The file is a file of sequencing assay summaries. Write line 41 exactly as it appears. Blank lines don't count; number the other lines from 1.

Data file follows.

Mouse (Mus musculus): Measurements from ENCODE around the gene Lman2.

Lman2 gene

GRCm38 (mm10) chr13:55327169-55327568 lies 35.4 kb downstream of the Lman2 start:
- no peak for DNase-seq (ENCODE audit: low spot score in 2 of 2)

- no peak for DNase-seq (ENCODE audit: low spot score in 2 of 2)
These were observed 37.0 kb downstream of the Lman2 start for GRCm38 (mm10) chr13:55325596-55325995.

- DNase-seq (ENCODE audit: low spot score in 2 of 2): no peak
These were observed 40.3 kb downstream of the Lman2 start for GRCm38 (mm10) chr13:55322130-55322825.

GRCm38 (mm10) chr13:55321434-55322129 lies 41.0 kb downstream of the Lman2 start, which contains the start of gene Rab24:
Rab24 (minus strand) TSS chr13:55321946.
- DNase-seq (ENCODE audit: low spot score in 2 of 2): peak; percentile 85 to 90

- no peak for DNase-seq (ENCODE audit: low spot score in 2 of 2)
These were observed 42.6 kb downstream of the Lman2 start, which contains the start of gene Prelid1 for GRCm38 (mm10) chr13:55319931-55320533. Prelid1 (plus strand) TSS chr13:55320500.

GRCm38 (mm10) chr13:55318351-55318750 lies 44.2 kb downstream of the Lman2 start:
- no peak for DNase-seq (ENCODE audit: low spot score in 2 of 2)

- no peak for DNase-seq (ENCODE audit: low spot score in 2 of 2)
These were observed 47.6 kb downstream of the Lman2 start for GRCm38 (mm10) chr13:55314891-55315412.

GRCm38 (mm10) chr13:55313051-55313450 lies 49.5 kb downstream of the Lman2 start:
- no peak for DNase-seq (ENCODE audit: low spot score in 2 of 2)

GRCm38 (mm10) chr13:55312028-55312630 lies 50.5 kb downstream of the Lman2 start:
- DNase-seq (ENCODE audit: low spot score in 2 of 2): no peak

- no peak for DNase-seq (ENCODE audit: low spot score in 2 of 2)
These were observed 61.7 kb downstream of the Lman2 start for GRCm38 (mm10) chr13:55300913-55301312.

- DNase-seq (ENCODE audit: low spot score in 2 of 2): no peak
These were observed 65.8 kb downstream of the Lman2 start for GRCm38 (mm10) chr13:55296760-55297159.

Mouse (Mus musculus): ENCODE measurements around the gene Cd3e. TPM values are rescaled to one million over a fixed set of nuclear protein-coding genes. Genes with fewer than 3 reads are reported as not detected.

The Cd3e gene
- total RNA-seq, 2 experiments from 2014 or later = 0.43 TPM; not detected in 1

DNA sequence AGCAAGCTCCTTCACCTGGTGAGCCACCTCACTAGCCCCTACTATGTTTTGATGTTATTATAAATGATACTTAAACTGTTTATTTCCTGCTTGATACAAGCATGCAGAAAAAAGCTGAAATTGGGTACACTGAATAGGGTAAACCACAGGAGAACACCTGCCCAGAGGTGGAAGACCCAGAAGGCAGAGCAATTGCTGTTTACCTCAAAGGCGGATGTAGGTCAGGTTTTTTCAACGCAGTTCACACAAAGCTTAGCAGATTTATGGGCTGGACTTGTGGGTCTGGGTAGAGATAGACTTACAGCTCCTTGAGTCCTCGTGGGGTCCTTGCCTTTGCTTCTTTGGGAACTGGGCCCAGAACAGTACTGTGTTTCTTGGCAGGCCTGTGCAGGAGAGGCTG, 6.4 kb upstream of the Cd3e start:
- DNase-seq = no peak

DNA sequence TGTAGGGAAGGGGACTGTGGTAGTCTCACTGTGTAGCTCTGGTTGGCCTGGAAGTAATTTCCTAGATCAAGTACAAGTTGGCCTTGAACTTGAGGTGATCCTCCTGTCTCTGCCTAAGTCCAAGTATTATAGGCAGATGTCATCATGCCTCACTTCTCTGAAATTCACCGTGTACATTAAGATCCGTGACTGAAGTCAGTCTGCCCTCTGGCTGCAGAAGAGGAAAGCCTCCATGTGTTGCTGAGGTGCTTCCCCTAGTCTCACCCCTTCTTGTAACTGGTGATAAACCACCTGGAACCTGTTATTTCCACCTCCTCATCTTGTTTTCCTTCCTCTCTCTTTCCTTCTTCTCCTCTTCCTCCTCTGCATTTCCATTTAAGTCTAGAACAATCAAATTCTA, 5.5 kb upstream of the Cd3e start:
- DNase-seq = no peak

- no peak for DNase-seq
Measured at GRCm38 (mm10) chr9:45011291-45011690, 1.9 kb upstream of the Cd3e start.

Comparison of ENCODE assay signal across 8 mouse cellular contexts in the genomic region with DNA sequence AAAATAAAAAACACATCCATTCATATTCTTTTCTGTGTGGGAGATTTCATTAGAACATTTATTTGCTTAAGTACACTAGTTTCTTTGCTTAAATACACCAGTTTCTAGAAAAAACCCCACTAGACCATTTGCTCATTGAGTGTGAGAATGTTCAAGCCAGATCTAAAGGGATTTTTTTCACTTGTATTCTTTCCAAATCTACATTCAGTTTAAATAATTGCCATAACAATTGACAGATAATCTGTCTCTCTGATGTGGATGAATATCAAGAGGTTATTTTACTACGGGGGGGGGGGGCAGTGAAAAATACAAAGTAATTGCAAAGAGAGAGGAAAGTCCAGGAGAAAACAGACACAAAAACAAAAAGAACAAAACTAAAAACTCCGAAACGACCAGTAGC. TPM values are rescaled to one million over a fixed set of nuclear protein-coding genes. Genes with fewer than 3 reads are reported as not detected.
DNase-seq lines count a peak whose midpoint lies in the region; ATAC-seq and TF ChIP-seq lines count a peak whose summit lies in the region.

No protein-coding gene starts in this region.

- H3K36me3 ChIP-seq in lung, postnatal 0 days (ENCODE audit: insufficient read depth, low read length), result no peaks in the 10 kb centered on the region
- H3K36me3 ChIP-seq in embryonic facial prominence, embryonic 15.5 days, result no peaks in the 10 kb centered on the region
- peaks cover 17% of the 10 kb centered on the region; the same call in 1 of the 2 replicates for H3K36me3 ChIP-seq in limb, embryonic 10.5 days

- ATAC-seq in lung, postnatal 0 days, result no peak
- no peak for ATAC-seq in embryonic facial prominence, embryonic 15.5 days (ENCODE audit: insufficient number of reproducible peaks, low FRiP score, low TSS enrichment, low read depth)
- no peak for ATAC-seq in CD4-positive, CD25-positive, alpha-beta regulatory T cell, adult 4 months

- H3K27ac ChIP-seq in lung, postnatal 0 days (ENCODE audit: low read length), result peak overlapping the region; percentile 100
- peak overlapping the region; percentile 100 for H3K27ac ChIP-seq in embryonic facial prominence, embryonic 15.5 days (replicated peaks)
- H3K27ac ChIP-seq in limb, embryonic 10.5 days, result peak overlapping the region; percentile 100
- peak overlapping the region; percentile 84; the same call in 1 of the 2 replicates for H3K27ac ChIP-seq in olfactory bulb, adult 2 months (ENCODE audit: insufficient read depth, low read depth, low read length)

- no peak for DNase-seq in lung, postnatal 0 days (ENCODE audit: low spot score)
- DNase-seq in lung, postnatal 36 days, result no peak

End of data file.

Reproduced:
- ATAC-seq in lung, postnatal 0 days, result no peak